6 Ways You Should Never Invest - Success Resources Richard Tan


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Investing mistakes are part of the investing process. Knowing what they are, avoid committing them, develop a thoughtful, systematic plan and stick with it.

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6 Ways You Should Never Invest - Success Resources Richard Tan

  1. 1. 6 WAYS YOU SHOULD NEVER INVEST The hardest part of investing can be learning how not to sabotage yourself. The first step is to recognize that we are human beings; emotional, easily influenced, and often, not as good as we think we are. That can spell disaster for our portfolios. Here are some things you need to know to avoid the pitfalls many others face if you’ve ever thought about investing. 1. Letting Emotions Run Wild We’ve said before that the biggest killer of investment return is your emotions and it bears repeating. Fear and greed rule the market, and the market is irrational. Do not let your emotions overtake you. Focus on the bigger picture; your investment plan and goals. Rather than be ruled by your own emotions, use the irrational decisions of other investors to your advantage! Success Resources: http://www.srpl.net/
  2. 2. 2. Investing in Something You Don’t Understand One of the world’s most successful investors, Warren Buffett, cautions against investing in businesses you don’t understand. This means that you should not be buying stock in companies if you don’t understand their business models. 3. Falling in Love with a Company Too often, when we see a company we’ve invested in do well, we love their products, what they’re doing, it’s easy to fall in love with it and forget WHY we bought their stock in the first place. You bought this stock to make money. If anything changes, it’s time to objectively reassess your investment and even consider selling the stock. 4. Unrealistic Expectations Slow and steady usually comes out on top – be it at the gym, in school or in your career. Why, then, do we expect it to be different with investing? A slow, steady and disciplined approach will go a lot farther over the long term. This means you need to keep your Success Resources: http://www.srpl.net/
  3. 3. expectations realistic in regard to the length, time and growth that each stock will encounter. 5. Attempting to Time the Market Successfully timing the market is extremely difficult to do. Even institutional investors often fail to do it successfully. In fact, one of our speakers, Marcus De Maria says, “[It's not about] timing the market, it’s about time in the market.” Don’t try to play the market like you do in a casino, it’s asking for trouble and inviting unnecessary risk. 6. Failing to Diversify While professional investors may be able to succeed by investing in a few concentrated positions, it’s not recommended for most people. Stick to the principal of diversification. Do not allocate more than 5 to 10% to any one investment. AND HERE’S WHAT YOU CAN DO TO AVOID THESE MISTAKES: Develop a Plan of Action Determine what your goals are and how much you need to invest to get there. If you don’t feel qualified to do this, seek a reputable advisor. Find one who will work for a fee and who does not receive incentives to sell you high-commission products and will explain to you the rationale for choosing one investment over another. Do not expect your portfolio to make you rich overnight. A consistent, long-term investment strategy over time is what will build wealth. Success Resources: http://www.srpl.net/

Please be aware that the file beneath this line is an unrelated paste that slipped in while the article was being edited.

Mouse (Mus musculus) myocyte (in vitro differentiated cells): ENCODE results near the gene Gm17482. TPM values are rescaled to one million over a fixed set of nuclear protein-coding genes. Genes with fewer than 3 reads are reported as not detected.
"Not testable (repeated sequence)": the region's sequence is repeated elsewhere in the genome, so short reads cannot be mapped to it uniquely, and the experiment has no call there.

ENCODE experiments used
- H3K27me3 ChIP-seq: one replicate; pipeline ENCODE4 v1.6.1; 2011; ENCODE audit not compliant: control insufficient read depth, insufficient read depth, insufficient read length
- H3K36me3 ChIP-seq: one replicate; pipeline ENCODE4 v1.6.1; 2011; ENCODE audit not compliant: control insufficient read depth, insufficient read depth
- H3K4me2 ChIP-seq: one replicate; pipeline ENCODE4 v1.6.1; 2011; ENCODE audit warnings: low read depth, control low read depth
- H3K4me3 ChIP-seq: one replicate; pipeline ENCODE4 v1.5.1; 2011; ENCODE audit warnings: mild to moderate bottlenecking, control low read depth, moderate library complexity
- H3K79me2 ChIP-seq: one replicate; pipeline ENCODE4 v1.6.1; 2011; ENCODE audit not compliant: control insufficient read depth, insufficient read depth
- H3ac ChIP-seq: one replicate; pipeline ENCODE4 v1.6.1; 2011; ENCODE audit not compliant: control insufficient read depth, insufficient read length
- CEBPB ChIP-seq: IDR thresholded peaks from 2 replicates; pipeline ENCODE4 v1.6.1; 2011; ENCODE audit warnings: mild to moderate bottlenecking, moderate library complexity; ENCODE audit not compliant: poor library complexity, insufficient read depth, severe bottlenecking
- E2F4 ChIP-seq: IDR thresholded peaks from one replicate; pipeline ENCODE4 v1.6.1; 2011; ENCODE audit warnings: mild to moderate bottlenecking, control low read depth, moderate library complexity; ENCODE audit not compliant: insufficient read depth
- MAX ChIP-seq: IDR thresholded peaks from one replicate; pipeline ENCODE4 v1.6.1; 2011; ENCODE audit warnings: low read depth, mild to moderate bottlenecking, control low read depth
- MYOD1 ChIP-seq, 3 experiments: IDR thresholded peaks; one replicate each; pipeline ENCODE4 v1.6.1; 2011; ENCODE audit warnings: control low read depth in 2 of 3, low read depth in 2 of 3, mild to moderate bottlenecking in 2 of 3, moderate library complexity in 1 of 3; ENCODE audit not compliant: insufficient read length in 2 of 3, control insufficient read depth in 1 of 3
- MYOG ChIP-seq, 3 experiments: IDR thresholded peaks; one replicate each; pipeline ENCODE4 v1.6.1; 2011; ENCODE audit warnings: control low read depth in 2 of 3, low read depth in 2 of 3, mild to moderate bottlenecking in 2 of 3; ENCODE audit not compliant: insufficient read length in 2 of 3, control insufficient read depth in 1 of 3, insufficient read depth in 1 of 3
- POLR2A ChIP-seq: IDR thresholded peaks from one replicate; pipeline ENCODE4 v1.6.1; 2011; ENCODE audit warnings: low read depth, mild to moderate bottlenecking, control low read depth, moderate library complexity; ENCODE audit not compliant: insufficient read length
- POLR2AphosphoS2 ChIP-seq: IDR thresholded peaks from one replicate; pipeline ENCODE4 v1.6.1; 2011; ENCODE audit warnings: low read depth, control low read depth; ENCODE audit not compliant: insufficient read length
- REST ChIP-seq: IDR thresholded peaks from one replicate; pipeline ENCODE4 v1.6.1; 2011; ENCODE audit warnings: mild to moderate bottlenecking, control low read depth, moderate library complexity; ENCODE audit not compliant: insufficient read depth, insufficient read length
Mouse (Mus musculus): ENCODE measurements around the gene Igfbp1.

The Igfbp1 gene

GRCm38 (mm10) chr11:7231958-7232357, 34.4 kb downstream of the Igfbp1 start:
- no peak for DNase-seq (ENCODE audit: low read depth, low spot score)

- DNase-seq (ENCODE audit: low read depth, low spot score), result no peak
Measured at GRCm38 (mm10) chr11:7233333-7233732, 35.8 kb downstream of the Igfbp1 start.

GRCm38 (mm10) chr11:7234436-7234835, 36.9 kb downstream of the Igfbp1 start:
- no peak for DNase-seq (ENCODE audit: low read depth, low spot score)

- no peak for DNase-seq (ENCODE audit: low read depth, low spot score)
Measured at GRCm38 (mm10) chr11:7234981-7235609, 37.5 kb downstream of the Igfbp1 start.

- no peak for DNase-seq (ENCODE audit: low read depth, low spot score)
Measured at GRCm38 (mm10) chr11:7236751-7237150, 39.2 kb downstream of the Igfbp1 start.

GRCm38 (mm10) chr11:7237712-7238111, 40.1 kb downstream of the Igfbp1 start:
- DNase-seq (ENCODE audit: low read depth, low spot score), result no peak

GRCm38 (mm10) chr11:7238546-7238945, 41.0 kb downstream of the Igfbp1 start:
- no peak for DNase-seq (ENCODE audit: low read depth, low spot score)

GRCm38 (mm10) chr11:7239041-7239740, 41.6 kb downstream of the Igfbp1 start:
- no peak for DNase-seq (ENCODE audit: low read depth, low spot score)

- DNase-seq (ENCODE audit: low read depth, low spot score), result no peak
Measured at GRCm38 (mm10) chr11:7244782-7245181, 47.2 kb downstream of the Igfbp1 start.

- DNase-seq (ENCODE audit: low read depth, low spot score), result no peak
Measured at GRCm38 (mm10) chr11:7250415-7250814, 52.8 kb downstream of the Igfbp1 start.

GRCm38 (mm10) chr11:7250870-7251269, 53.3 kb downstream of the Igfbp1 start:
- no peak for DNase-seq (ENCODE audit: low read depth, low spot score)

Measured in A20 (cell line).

4. 4. Systemize Your Plan As your income grows, you may want to expand your portfolio. Monitor your investments, review them and their performance over a fixed time frame you determine. Evaluate whether your equity-to-fixed-income ratio should stay the same or change based on where you are in life. Set up a “Play Fund” We’re all tempted to take a bigger risk and “gamble” sometimes. So, instead of trying to fight it, go with it. Set aside your “fun investment money.” As weith any game, there are rules: 1) You should limit this amount to no more than 5% of your investment portfolio. Do not use retirement money; 2) be prepared to lose 100% of your investment; and 3) ALWAYS set a pre-determined limit to determine when you will walk away (Stop Loss). Success Resources: http://www.srpl.net/
  5. 5. Commit to It Investing mistakes are part of the investing process. Knowing what they are, avoid committing them, develop a thoughtful, systematic plan and stick with it. Follow these guidelines, and you will be well on your way to building a portfolio that will provide many happy returns over the long-term. Success Resources: http://www.srpl.net/